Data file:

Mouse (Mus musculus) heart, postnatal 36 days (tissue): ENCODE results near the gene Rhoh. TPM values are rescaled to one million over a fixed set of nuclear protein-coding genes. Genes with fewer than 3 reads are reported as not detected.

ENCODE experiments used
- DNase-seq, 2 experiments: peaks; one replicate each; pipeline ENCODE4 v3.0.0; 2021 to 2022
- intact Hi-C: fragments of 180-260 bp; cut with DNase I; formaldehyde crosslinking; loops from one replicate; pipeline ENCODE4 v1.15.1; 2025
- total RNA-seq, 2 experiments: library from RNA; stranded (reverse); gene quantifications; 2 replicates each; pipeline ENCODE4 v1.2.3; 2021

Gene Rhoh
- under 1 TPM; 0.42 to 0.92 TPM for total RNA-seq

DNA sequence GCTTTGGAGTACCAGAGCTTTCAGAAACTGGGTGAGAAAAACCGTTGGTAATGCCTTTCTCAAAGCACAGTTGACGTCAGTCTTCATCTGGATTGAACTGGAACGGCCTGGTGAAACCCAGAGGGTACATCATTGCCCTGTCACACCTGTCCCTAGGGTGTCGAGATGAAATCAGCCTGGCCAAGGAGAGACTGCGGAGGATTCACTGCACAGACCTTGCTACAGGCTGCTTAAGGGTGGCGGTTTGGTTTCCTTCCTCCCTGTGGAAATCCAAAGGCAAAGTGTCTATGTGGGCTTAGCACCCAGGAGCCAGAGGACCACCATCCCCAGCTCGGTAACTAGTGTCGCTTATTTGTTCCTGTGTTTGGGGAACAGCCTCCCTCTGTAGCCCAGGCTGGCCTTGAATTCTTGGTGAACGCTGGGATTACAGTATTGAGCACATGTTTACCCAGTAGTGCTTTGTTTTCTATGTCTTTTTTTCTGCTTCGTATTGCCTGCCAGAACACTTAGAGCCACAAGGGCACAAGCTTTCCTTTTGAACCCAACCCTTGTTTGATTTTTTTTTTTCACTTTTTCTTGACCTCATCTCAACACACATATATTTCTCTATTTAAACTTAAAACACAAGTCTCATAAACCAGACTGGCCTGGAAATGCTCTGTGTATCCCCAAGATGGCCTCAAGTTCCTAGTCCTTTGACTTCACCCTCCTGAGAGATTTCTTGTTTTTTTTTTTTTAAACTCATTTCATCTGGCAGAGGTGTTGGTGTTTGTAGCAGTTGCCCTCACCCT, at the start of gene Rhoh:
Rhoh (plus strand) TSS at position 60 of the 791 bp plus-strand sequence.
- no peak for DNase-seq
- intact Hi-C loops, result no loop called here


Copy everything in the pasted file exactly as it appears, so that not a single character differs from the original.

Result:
Mouse (Mus musculus) heart, postnatal 36 days (tissue): ENCODE results near the gene Rhoh. TPM values are rescaled to one million over a fixed set of nuclear protein-coding genes. Genes with fewer than 3 reads are reported as not detected.

ENCODE experiments used
- DNase-seq, 2 experiments: peaks; one replicate each; pipeline ENCODE4 v3.0.0; 2021 to 2022
- intact Hi-C: fragments of 180-260 bp; cut with DNase I; formaldehyde crosslinking; loops from one replicate; pipeline ENCODE4 v1.15.1; 2025
- total RNA-seq, 2 experiments: library from RNA; stranded (reverse); gene quantifications; 2 replicates each; pipeline ENCODE4 v1.2.3; 2021

Gene Rhoh
- under 1 TPM; 0.42 to 0.92 TPM for total RNA-seq

DNA sequence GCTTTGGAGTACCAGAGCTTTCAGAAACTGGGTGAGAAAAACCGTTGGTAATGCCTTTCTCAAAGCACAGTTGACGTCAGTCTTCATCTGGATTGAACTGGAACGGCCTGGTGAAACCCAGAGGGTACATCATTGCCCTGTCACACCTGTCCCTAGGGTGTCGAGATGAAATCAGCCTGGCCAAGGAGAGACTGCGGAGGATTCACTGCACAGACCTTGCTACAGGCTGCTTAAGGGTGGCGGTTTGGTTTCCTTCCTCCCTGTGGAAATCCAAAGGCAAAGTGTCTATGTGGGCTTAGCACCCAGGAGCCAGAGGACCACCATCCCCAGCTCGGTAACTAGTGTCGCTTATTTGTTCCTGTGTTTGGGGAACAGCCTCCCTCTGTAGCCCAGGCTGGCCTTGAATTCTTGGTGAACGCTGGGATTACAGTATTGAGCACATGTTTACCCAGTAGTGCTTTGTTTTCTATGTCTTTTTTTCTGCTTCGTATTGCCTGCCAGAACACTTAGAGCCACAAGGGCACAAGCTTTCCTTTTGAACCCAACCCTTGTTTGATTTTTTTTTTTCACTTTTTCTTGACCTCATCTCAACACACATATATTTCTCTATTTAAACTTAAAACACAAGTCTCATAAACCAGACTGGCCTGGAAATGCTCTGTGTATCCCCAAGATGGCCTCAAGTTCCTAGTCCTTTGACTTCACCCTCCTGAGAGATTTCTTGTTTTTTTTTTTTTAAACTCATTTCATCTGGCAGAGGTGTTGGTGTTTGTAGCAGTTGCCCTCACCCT, at the start of gene Rhoh:
Rhoh (plus strand) TSS at position 60 of the 791 bp plus-strand sequence.
- no peak for DNase-seq
- intact Hi-C loops, result no loop called here